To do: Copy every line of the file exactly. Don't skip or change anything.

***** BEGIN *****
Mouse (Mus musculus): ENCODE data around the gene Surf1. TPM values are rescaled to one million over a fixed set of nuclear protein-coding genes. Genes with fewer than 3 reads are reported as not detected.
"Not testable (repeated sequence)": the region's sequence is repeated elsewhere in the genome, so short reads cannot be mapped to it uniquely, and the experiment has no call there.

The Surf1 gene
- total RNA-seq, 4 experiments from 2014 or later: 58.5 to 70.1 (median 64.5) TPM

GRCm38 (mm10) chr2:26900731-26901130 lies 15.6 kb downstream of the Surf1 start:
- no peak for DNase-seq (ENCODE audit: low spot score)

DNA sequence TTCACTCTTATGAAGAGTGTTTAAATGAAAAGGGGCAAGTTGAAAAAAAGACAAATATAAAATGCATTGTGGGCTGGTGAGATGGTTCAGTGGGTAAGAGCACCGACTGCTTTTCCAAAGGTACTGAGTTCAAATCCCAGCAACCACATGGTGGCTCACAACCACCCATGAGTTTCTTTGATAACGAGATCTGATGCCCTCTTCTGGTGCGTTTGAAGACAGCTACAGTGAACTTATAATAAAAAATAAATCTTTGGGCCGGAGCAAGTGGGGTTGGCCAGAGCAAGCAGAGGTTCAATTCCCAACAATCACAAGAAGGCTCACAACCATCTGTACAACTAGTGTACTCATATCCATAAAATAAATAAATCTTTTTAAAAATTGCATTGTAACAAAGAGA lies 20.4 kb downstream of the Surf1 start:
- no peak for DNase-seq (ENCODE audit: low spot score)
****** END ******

Mouse (Mus musculus): ENCODE data around the gene Surf1. TPM values are rescaled to one million over a fixed set of nuclear protein-coding genes. Genes with fewer than 3 reads are reported as not detected.
"Not testable (repeated sequence)": the region's sequence is repeated elsewhere in the genome, so short reads cannot be mapped to it uniquely, and the experiment has no call there.

The Surf1 gene
- total RNA-seq, 4 experiments from 2014 or later: 58.5 to 70.1 (median 64.5) TPM

GRCm38 (mm10) chr2:26900731-26901130 lies 15.6 kb downstream of the Surf1 start:
- no peak for DNase-seq (ENCODE audit: low spot score)

DNA sequence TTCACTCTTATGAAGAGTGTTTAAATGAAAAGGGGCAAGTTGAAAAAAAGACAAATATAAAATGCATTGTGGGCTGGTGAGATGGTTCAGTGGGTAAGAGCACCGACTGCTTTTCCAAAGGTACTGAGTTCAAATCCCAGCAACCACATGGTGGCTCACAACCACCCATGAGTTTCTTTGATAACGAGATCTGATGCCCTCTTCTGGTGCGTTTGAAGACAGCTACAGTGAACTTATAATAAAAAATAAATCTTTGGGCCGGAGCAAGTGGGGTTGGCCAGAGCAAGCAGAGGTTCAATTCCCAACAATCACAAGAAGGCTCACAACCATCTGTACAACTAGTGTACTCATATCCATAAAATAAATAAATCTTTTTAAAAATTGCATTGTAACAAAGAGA lies 20.4 kb downstream of the Surf1 start:
- no peak for DNase-seq (ENCODE audit: low spot score)